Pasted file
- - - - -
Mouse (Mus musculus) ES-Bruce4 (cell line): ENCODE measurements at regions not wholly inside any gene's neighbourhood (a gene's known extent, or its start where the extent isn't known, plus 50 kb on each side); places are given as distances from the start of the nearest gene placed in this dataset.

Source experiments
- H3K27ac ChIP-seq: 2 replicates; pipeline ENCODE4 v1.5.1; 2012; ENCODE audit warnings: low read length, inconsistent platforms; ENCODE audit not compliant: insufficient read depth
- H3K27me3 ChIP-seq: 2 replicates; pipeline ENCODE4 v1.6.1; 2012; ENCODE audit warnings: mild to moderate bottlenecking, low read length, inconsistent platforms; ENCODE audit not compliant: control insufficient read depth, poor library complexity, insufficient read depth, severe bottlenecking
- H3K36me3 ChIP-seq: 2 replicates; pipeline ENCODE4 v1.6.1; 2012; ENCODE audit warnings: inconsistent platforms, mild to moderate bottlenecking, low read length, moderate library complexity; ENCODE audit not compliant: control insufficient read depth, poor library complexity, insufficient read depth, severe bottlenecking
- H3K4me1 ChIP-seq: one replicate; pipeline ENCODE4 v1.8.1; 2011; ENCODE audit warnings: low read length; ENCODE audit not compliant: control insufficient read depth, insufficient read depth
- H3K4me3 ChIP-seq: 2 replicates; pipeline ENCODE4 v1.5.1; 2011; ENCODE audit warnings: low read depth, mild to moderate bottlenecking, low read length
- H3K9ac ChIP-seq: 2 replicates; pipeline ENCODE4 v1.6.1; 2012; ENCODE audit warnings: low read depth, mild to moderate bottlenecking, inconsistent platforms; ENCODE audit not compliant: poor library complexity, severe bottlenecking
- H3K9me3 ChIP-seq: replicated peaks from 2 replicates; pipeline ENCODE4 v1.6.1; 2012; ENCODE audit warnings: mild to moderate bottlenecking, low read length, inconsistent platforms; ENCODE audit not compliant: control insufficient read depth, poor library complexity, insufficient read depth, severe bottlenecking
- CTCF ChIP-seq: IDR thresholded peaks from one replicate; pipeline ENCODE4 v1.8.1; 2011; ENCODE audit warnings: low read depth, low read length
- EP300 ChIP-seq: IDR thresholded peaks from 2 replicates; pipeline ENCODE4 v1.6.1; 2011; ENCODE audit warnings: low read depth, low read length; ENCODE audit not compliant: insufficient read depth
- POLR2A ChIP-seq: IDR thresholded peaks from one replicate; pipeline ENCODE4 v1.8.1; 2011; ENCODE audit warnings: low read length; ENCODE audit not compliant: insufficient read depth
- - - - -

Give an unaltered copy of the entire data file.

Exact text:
Mouse (Mus musculus) ES-Bruce4 (cell line): ENCODE measurements at regions not wholly inside any gene's neighbourhood (a gene's known extent, or its start where the extent isn't known, plus 50 kb on each side); places are given as distances from the start of the nearest gene placed in this dataset.

Source experiments
- H3K27ac ChIP-seq: 2 replicates; pipeline ENCODE4 v1.5.1; 2012; ENCODE audit warnings: low read length, inconsistent platforms; ENCODE audit not compliant: insufficient read depth
- H3K27me3 ChIP-seq: 2 replicates; pipeline ENCODE4 v1.6.1; 2012; ENCODE audit warnings: mild to moderate bottlenecking, low read length, inconsistent platforms; ENCODE audit not compliant: control insufficient read depth, poor library complexity, insufficient read depth, severe bottlenecking
- H3K36me3 ChIP-seq: 2 replicates; pipeline ENCODE4 v1.6.1; 2012; ENCODE audit warnings: inconsistent platforms, mild to moderate bottlenecking, low read length, moderate library complexity; ENCODE audit not compliant: control insufficient read depth, poor library complexity, insufficient read depth, severe bottlenecking
- H3K4me1 ChIP-seq: one replicate; pipeline ENCODE4 v1.8.1; 2011; ENCODE audit warnings: low read length; ENCODE audit not compliant: control insufficient read depth, insufficient read depth
- H3K4me3 ChIP-seq: 2 replicates; pipeline ENCODE4 v1.5.1; 2011; ENCODE audit warnings: low read depth, mild to moderate bottlenecking, low read length
- H3K9ac ChIP-seq: 2 replicates; pipeline ENCODE4 v1.6.1; 2012; ENCODE audit warnings: low read depth, mild to moderate bottlenecking, inconsistent platforms; ENCODE audit not compliant: poor library complexity, severe bottlenecking
- H3K9me3 ChIP-seq: replicated peaks from 2 replicates; pipeline ENCODE4 v1.6.1; 2012; ENCODE audit warnings: mild to moderate bottlenecking, low read length, inconsistent platforms; ENCODE audit not compliant: control insufficient read depth, poor library complexity, insufficient read depth, severe bottlenecking
- CTCF ChIP-seq: IDR thresholded peaks from one replicate; pipeline ENCODE4 v1.8.1; 2011; ENCODE audit warnings: low read depth, low read length
- EP300 ChIP-seq: IDR thresholded peaks from 2 replicates; pipeline ENCODE4 v1.6.1; 2011; ENCODE audit warnings: low read depth, low read length; ENCODE audit not compliant: insufficient read depth
- POLR2A ChIP-seq: IDR thresholded peaks from one replicate; pipeline ENCODE4 v1.8.1; 2011; ENCODE audit warnings: low read length; ENCODE audit not compliant: insufficient read depth